Charles Dickens’ A Christmas Carol has become a beloved part of the literary canon–and for many an indispensable part of the holiday season. The story embodies the goodwill associated with the Christmas season–and it has the Victorians’ favorite elements of a good Christmas story: ghosts. Dickens wrote other Christmas tales that also incorporated phantoms and ghosts, as did his Victorian cohorts. But why this obsession with ghosts at Christmastime?
An All But Dead Holiday–With Pagan Roots
By Dickens’ time, Christmas was not much of a holiday. In fact, for most people it was still a work day. The Industrial Revolution meant fewer days off for everyone, and Christmas was considered so unimportant that no one complained. This was thanks to none other than Oliver Cromwell, the Lord and Protector of England in mid seventeenth-century England. Cromwell had toiled to eradicate Christmas altogether because the holiday had no scriptural basis; the Bible mentions no “holy day” other than the Sabbath and certainly doesn’t exhort Christians to celebrate Jesus’ birth on December 25.
Furthermore, Cromwell knew that the date of December 25 was shrewdly chosen by early Christian officials who wanted to replace pagan rituals with Christian ones. The day was selected because of its association with two pagan holidays, Yule and Sol Invictus (the birthday of the Unconquered Sun). Both were celebrated in conjunction with the winter solstice, the longest night of the year. On this night, the boundaries between the physical and spiritual worlds were considered particularly permeable. It was believed that spirits would return to Earth to finish unsettled business–exactly what Jacob Marley does in A Christmas Carol.
Spinning a Winter’s Tale
While there’s scant proof that the Christmas ghost tale existed as a consciously undertaken tradition before the Victorian era, there is etymological evidence that the tradition stretches back at least to Shakespeare’s time. In “A Christmas Tree” (1859), Dickens writes, “There is probably a smell of roasted chestnuts and other good comfortable things over time, for we are telling Winter Stories–Ghost Stories, or more shame for us–round the Christmas fire.” That phrase “winter stories” and its variant “winter’s tale” had mostly fallen into disuse by Dickens’ day, but it refers to a fantastical yarn that one would weave to entertain interlocutors around a wintertime fire.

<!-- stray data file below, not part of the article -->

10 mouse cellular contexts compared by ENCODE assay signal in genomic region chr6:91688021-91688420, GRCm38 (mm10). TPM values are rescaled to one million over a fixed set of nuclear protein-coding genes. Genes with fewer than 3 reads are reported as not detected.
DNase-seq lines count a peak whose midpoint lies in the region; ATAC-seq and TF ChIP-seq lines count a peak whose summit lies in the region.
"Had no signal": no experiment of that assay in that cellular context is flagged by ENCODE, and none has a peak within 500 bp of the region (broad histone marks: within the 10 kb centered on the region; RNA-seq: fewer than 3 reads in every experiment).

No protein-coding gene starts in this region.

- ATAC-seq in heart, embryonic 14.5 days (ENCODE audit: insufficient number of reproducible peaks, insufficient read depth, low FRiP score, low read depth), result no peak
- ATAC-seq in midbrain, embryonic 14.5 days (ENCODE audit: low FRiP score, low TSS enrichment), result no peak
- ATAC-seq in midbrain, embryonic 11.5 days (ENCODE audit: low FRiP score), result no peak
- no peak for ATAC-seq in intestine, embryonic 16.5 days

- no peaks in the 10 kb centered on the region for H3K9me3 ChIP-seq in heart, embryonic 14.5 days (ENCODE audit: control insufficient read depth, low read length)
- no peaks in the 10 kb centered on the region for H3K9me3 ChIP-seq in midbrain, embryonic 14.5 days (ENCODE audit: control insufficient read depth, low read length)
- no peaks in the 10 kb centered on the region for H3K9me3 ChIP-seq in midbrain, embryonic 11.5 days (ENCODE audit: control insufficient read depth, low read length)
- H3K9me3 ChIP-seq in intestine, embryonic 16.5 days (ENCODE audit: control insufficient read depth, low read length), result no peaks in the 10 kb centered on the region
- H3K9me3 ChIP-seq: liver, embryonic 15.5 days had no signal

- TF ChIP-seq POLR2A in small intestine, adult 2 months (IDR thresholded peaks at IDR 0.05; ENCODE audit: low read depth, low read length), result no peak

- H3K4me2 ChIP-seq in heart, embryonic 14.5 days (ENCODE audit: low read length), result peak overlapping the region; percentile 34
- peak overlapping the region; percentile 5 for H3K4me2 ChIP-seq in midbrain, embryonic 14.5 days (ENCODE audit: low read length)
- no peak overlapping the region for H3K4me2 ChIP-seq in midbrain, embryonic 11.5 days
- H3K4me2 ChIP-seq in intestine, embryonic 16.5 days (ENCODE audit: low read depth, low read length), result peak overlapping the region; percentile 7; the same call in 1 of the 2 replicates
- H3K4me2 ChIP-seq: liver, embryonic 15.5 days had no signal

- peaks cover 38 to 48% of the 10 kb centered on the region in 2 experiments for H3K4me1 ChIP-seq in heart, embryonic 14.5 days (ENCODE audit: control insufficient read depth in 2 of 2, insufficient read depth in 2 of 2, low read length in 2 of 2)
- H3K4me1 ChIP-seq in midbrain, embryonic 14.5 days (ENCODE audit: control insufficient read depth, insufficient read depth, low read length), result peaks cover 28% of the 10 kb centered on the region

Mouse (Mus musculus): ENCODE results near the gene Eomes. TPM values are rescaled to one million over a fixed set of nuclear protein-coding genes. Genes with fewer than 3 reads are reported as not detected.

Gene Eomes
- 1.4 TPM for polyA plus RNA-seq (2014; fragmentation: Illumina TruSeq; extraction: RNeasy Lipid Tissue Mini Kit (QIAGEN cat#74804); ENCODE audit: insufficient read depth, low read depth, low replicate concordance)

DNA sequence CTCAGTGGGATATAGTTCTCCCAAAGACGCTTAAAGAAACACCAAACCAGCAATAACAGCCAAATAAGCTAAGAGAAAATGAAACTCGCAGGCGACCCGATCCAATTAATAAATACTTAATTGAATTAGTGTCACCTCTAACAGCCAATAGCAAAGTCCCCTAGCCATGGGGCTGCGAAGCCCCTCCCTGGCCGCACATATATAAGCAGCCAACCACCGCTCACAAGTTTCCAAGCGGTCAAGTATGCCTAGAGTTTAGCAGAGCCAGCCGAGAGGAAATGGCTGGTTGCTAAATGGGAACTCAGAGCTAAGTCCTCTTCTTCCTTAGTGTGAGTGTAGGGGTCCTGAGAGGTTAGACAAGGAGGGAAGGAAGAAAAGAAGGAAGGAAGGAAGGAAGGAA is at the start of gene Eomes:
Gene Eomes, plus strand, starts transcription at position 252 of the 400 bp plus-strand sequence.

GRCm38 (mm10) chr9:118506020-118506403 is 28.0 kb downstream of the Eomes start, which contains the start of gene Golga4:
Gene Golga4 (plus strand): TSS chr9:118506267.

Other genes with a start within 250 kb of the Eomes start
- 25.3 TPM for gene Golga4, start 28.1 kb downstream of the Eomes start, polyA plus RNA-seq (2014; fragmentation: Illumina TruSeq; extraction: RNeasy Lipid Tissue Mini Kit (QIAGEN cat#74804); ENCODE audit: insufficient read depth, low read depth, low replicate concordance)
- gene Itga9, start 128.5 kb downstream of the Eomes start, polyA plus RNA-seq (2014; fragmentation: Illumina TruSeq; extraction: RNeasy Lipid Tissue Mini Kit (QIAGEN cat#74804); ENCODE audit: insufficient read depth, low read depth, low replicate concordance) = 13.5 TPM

An even more specific connotation for “winter story” or its relative “winter’s tale” notably shows up in Christopher Marlowe’s The Jews of Malta (1589) with a very specific definition: a “winter’s tale” is a ghost story.
Now I remember those old women’s words
Who in my wealth would tell me winter’s tales
And speak of spirits and ghosts that glide by night
Shortly thereafter Shakespeare would play on this meaning with A Winter’s Tale (1623), in which Prince Maximillius says, “A sad tale’s best for winter; I have one/Of sprites and goblins.” Later in Saducismus Triumphatis, Joseph Glanville’s treatise on witchcraft published posthumously in 1681, Glanville admonishes individuals who dismiss the existence of witchcraft as “meer Winter Tales or Old Wives fables.”
Robert Louis Stevenson would later evoke the winter’s tale with The Master of Ballantrae: A Winter’s Tale (1889). Though the story contains no ghosts of the usual sort, the Master cheats death multiple times. He essentially haunts his brother, Henry, who eventually exclaims, “nothing can kill that man. He is not mortal. He is bound upon my back to all eternity–to all eternity!” Later, after the Master’s body has been buried, Henry still does not believe the Master has perished. Henry is incredulous: “He’s not of this world, neither him nor that black de’il that serves him.”
A Victorian Predisposition for the Ghostly
The Victorian Age was one in which spiritual beliefs were constantly being upended by scientific discoveries. It’s no wonder that Victorians turned to spiritualism and other superstitions to distract from that state of uncertainty, or that seances, table rapping, and other fads took hold. Another of these was telling ghost stories, and Dickens was far from the only author to participate. Sir Arthur Conan Doyle was noted for his rather eccentric spiritualism. Edith Nesbitt, Elizabeth Gaskell, and Rudyard Kipling all wrote ghost stories that often get overshadowed by their more famous works. And Henry James uses Christmas ghost storytelling as a frame for Turn of the Screw. Most importantly, Washington Irving had actually presaged Dickens’ A Christmas Carol and The Pickwick Papers’ Gabriel Grub character (a character visited by goblins in Mr. Warble’s Christmas tale) with his own depictions of the Christmas holiday, a relationship that we’ll explore in an upcoming post.
The tradition of telling ghost stories at Christmas stuck. Slightly later, Eton Provost and author Montague Rhodes James would entertain his students with ghostly tales around the Christmas fire. HP Lovecraft’s “The Festival” was written for Christmas. And twentieth-century Canadian author Robertson Davies would spin ghost tales for Massey College students every Christmas season. Though not widely practiced, the winter’s tale lives on as a Christmas tradition.
This month, in anticipation of the Christmas season, we offer select acquisitions of Dickensian Christmas literature. We invite you to peruse the list, which includes 60 items. Should you have a question about any item, please don’t hesitate to contact us!